It is a good thing of course that young people are armed with as much information as possible so as to make informed and rational decisions about their own healthcare. The problem arises when a paternalistic judgment states that “it may be that Gillick competence cannot be achieved, however much information and supportive discussion is undertaken” and this is applied across the board. There will be people who cannot ‘achieve’ Gillick competency and those who can — a clinician is the best person to resolve this, not a judge with no obvious understanding or qualification in trans matters.

It is those who have no parental consent and no financial resource that the system has historically failed, and upon which this judgment delivers another devastating blow. Whilst hormone blocking treatment is likely to continue regardless for a determined few, via channels other than GIDS, our concern is that this simply pushes people into a grey market where they cannot undergo robust medical monitoring. Trans young people without access to hormone blocking treatment either via GIDS or from the grey market are not going to become any less trans. They will simply become disillusioned with the understanding that the press, the judiciary and the commentariat did not speak up for their right to autonomy when they could and should have.

We anticipate that the Tavistock and Portman NHS Trust will appeal the decision, bringing the challenge to the Supreme Court as a next step. If the appeal is granted, we expect the process to take at least a year until a judgment is reached, which may simply confirm the judgment as laid out today.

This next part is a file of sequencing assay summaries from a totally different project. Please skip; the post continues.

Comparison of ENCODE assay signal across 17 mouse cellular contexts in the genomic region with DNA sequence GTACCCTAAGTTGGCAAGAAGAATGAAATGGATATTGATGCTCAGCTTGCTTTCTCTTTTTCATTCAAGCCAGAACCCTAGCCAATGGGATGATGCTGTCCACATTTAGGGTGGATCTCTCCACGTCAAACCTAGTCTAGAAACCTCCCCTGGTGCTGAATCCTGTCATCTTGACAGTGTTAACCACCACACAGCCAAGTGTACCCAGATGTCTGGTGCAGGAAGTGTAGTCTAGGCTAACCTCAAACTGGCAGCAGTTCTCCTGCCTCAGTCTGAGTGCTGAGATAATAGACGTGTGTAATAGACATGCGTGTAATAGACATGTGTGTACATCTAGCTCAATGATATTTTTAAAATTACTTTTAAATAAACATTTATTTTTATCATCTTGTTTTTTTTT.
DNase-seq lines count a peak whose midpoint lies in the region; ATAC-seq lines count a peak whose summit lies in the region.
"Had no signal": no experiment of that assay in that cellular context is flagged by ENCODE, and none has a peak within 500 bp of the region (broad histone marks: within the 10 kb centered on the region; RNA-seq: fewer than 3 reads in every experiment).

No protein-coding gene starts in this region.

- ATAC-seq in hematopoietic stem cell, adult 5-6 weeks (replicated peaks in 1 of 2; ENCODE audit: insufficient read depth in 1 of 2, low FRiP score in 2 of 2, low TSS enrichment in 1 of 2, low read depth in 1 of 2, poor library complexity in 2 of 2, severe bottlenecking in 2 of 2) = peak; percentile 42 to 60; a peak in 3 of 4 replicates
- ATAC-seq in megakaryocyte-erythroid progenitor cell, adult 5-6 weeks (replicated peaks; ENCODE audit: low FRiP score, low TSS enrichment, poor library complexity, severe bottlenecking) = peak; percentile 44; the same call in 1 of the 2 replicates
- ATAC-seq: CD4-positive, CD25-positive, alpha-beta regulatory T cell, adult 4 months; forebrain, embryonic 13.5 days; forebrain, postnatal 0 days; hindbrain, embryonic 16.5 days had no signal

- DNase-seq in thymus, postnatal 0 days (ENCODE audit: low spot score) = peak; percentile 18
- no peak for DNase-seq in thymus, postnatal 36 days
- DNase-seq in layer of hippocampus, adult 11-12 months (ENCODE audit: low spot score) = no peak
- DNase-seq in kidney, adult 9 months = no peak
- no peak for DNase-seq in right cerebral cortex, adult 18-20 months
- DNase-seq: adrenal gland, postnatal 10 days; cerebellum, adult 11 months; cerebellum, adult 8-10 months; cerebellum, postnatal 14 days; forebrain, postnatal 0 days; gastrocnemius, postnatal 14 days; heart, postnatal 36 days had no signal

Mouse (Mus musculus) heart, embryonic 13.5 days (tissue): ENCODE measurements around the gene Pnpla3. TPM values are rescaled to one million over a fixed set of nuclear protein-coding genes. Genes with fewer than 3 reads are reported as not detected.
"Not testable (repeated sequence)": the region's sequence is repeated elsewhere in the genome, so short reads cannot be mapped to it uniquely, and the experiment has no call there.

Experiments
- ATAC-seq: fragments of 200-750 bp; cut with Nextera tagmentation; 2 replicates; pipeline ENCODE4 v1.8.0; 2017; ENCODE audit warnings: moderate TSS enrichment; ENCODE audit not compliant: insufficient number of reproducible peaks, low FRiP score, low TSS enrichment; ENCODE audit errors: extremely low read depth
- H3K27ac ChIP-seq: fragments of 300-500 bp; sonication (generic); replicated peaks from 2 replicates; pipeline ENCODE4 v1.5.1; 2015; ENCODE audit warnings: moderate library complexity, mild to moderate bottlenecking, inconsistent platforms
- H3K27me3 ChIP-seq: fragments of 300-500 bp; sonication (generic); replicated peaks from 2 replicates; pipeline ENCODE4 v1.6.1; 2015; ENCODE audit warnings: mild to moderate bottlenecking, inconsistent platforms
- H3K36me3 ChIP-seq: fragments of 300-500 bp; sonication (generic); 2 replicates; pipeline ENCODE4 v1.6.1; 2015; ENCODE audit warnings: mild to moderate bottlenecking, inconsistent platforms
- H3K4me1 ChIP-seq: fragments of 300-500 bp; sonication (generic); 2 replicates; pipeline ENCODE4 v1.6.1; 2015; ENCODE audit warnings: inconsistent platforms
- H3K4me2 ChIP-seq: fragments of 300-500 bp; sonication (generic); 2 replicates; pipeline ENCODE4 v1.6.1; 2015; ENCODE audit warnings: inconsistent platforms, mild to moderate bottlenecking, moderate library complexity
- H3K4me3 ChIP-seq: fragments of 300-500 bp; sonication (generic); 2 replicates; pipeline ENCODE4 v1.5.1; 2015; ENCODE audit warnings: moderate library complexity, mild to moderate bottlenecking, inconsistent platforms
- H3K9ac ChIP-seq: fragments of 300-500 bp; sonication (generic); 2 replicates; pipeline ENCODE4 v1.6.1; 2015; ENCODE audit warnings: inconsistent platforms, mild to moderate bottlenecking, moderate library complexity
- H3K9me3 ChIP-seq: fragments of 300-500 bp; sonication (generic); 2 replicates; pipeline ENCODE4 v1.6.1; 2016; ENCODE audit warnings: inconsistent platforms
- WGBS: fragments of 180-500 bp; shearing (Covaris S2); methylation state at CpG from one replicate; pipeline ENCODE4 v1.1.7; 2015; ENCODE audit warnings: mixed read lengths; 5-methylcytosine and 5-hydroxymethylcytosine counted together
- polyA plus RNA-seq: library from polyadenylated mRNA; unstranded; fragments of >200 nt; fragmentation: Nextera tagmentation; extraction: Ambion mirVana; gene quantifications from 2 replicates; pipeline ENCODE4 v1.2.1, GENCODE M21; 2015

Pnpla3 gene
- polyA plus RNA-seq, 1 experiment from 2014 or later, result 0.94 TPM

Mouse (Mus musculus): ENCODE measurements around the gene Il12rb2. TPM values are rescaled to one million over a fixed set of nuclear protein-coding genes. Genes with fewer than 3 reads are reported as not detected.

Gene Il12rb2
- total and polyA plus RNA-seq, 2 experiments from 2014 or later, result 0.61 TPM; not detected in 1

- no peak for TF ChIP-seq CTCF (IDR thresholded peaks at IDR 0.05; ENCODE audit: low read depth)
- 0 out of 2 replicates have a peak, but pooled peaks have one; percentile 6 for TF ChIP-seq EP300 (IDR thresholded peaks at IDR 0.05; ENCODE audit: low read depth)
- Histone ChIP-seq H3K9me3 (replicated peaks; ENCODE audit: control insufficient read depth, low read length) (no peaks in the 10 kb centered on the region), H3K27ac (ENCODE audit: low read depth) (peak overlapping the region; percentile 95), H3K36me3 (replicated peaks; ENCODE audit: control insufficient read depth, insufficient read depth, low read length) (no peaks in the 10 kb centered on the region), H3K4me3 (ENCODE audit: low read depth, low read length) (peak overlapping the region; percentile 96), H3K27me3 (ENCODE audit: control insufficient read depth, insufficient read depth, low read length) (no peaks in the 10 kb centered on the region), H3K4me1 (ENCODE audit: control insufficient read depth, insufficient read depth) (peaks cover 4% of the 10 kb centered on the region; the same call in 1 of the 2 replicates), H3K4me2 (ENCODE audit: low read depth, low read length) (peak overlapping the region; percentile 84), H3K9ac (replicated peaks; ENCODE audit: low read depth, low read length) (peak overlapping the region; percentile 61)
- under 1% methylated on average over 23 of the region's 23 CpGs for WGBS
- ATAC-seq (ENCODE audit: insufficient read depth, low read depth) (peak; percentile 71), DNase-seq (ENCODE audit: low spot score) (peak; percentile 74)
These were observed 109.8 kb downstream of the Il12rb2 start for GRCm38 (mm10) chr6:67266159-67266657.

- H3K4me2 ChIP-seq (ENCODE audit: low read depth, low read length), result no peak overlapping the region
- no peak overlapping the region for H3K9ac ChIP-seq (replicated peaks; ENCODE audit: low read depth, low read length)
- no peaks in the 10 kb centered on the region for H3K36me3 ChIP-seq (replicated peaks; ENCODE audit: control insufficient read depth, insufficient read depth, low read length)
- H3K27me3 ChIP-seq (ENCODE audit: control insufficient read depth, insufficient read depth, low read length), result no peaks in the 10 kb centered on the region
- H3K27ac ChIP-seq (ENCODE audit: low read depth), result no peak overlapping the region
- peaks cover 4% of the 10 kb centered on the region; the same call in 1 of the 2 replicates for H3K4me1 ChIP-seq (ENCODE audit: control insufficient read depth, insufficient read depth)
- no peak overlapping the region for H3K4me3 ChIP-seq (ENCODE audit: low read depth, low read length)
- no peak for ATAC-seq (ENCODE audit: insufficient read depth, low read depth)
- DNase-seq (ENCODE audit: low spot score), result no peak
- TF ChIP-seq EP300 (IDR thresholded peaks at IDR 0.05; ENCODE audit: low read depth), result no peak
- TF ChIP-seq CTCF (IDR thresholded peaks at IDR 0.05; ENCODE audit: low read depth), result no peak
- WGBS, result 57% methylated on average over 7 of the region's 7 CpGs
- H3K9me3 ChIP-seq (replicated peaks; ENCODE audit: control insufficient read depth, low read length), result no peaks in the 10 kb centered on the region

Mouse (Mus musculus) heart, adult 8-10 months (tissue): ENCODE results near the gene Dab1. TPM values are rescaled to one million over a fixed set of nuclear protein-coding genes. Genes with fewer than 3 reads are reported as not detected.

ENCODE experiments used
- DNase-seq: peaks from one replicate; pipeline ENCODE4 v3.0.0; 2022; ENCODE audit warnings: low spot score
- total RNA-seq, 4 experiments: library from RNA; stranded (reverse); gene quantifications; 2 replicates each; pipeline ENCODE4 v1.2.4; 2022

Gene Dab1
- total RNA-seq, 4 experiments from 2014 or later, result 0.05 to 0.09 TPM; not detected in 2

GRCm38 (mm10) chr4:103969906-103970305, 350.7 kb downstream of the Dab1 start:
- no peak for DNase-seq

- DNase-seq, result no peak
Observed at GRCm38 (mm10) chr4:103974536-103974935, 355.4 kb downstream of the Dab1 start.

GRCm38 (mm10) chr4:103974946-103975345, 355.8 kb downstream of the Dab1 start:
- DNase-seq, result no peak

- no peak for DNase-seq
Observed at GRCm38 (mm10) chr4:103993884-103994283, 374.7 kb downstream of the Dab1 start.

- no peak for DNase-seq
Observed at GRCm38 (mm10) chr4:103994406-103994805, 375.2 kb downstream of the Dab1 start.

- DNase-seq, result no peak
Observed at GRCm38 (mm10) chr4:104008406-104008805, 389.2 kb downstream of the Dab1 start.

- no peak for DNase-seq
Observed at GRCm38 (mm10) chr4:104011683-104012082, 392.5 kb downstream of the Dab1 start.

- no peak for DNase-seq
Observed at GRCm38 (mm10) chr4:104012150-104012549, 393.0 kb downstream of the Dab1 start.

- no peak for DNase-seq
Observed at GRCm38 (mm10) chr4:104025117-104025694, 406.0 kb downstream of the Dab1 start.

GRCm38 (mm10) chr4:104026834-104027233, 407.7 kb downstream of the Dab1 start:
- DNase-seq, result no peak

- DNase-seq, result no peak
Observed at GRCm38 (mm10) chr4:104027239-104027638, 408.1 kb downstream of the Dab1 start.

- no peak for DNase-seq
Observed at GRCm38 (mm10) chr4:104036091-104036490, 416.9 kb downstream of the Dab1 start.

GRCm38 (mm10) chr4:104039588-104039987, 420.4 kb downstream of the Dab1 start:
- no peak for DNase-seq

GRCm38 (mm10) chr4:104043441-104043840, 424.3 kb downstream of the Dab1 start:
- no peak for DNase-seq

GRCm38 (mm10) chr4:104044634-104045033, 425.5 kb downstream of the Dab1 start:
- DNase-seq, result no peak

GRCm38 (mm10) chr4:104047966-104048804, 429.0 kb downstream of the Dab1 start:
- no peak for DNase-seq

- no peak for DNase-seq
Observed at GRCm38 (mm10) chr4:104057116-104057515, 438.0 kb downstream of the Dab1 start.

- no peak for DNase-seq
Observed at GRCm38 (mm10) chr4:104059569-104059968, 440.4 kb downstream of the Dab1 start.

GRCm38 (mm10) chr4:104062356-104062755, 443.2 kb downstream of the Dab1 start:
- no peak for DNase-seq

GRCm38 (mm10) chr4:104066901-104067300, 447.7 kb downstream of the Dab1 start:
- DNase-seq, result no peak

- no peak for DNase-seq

As a trans-led organisation, let us say that we are not just in shock at this decision, but appalled. It seems that for each step forward we take as trans communities, we take two steps backward in turn. At some point in the near future, the judiciary will have to level with the fact that trans children aren’t going anywhere, and that the best thing for all parties is to allow space for individualised decisions to be made by experts, not roll out confused diktats. Until then, know that Gendered Intelligence stands with all trans people, young and old alike, and will offer any support we can to keep our young people with us. If you need to speak to a dedicated youth worker, please email: youthwork@genderedintelligence.co.uk


By genderedintelligence

Gendered Intelligence is a trans-led charity based in the U.K. Our object is to:

- Deliver arts programmers and creative workshops to trans youth (under the age of 25) from across the UK in order to increase the quality of young trans people’s life experiences.

- Deliver facilitated workshops to all young people within schools, colleges, youth groups and other settings from across the UK, in order to generate discussion and debate around gender and the ways in which it presents challenges in our everyday lives.

- Offer Continuing Professional Development, trans awareness training, policy development and consultation as well as attend conferences and events to raise awareness of young trans people’s experiences and needs across the UK and beyond.

- To contribute to the creation of community cohesion across the whole of the trans community throughout the UK by bringing trans people and professional services together to form partnerships and run projects that will benefit the trans community.

To understand more about our organisation, please visit our website at http://genderedintelligence.co.uk!